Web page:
Rural Health Care

Rural health care in India faces a crisis unmatched by any other sector of the economy. To mention just one dramatic fact, rural medical practitioners (RMPs), who provide 80% of outpatient care, have no formal qualifications for it. They sometimes lack even a high school diploma.

In 2005, the central government launched the National Rural Health Mission (NRHM) under which it proposed to increase public expenditure on health as a proportion of the GDP to 3% from 1%. But increased expenditure without appropriate policy reform is unlikely to suffice. The main aim of NRHM is to provide accessible, affordable, accountable, effective and reliable primary health care, especially to poor and vulnerable sections of the population. It also aims at bridging the gap in Rural Health Care. Experience to-date inspires little confidence in the ability of the government to turn the expenditures into effective service.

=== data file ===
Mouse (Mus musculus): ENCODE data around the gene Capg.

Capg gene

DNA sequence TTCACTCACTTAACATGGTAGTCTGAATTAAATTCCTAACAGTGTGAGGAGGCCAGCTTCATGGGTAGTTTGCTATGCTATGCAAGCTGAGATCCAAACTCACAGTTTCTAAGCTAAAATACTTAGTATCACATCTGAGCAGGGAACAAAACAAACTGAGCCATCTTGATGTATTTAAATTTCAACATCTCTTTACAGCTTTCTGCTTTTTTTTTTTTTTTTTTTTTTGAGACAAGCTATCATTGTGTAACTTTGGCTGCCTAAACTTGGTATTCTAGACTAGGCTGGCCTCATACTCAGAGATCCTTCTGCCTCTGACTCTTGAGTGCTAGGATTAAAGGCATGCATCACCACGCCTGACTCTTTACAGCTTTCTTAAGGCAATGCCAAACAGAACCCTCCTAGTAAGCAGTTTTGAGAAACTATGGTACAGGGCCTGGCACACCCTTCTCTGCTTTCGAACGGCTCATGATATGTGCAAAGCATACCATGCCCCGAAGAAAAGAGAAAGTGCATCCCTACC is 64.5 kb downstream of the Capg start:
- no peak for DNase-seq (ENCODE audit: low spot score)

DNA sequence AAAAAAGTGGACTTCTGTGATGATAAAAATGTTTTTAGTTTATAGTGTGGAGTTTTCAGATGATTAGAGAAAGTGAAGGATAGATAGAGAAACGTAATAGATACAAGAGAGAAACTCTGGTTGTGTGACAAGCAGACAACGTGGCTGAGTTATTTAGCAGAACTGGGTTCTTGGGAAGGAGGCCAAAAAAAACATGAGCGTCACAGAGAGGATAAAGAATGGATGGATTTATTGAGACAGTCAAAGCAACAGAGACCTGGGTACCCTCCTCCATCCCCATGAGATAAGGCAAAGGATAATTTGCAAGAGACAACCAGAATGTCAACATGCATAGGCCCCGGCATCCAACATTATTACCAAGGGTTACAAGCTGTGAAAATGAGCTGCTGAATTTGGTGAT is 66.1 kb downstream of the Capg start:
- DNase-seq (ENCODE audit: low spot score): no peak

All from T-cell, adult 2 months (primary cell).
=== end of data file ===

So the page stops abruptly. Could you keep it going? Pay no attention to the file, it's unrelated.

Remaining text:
Rural India consists of approximately 638,000 villages inhabited by more than 740 million individuals. A network of government-owned and -operated sub-centres, primary health centres (PHCs) and community health centres (CHCs) is designed to deliver primary health care to rural folks. Current norms require one sub-centre per 5,000 persons, one PHC per 30,000 people and one CHC per 120,000 people in the plains.

Despite this elaborate network of facilities, only 20% of those seeking outpatient services and 45% of those seeking indoor treatment avail of public services. While the dilapidated state of infrastructure and poor supply of drugs and equipment are partly to blame, the primary culprit is the rampant employee absenteeism. Nation-wide average absentee rate is 40%. The employees are paid by the state, with the local officials having no authority over them. Not surprisingly, many medical officers visit the PHCs infrequently and run parallel private practice in the nearby town. auxiliary nurse midwife(ANMs) are frequently unavailable for childbirths even if the mother is willing to come to the PHC.

Urgent bold measures need to be taken by the Government to bring about desired improvements in rural health services. These may include public-private partnership, provision for health insurance of the poor, one or two years of compulsory service in rural areas by the graduating doctors and a vastly increased trained manpower for manning health services at various levels.